BATTLE OF ROSSBACH, NOVEMBER 5, 1757.I have passed my winter like a Carthusian monk. I dine alone. I spend my life in reading and writing, and I do not sup. When one is sad, it becomes, at last, too burdensome to hide ones grief continually. It is better to give way to it than to carry ones gloom into society. Nothing solaces me but the vigorous application required in steady and continuous labor. This distraction does force one to put away painful ideas while it lasts. But alas! no sooner is the work done than these fatal companions present themselves again, as if livelier than ever. Maupertuis was right; the sum of evil does certainly surpass that of good. But to me it is all one. I have almost nothing more to lose; and my few remaining dayswhat matters it much of what complexion they be?
FREDERICK AND LINSENBARTH.Prince Charles had arrived in Dresden the night before. He heard the roar of the cannonade all the day, but, for some unexplained reason, did not advance to the support of his friends. The very unsatisfactory excuse offered was, that his troops were exhausted by their long march; and that, having been recently twice beaten by the Prussians, his army would be utterly demoralized if led to another defeat. Voltaire and the Jew.Letter from Frederick to DArget.Letter to Wilhelmina.Caustic Letters to Voltaire.Partial Reconciliation.Fredericks brilliant Conversational Powers.His Neglect of his Wife.All Females excluded from his Court.Maupertuis and the Academy.Voltaires Malignity.Fredericks Anger.Correspondence between Voltaire and Maupertuis.Menaces of War.Catt and the King.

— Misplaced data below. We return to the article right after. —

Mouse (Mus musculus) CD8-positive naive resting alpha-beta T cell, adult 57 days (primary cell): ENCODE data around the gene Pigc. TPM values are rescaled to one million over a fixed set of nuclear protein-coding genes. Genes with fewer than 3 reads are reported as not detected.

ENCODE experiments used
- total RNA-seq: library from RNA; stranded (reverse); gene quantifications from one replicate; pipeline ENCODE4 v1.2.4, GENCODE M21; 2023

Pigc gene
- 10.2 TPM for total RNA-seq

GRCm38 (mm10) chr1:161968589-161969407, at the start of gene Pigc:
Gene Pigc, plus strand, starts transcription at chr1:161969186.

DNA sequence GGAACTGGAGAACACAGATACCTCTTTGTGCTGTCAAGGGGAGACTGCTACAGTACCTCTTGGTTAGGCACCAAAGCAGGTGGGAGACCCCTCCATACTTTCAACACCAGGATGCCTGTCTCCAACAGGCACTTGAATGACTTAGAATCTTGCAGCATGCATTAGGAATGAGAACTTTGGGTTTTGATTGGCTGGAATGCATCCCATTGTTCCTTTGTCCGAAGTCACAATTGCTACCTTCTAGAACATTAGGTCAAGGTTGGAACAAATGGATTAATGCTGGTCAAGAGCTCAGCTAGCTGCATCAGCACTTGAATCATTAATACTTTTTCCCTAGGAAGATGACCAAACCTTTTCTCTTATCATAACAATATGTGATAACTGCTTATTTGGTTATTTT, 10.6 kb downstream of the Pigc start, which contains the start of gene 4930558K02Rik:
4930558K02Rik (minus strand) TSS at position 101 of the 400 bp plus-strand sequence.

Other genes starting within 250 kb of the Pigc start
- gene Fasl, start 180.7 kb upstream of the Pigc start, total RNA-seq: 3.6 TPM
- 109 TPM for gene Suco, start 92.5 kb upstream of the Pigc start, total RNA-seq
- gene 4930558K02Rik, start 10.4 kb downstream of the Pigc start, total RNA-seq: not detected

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Of what did he die? he coldly inquired of the messenger.The Prussians, writes Carlyle, tramp on with the usual grim-browed resolution, foot in front, horse in rear. But they have a terrible problem at that Kesselsdorf, with its retrenched batteries and numerous grenadiers fighting under cover. The very ground is sore against them; up-hill, and the trampled snow wearing into a slide, so that you sprawl and stagger sadly. Thirty-one big guns, and near nine thousand small, pouring out mere death on you from that knoll-head. The Prussians stagger; can not stand; bend to rightward to get out of shot range; can not manage it this bout. Rally, re-enforced; try it again. Again with a will; but again there is not a way. The Prussians are again repulsed; fall back down this slippery course in more disorder than the first time. Had the Saxons stood still, steadily handling arms, how, on such terms, could the Prussians have ever managed it?90
Most of our readers will pronounce this to be as unwarrantable an act of perfidy as history has recorded. But, in justice to Frederick, we ought to state that there are those who, while admitting all these facts, do not condemn him for his course. It is surprising to see how different are the opinions which intelligent men can form upon the same actions. Mr. Carlyle writes, in reference to these events:On one occasion the king himself narrowly escaped being taken prisoner. One of his officers, General Trenck, gives the following graphic narrative of the incident: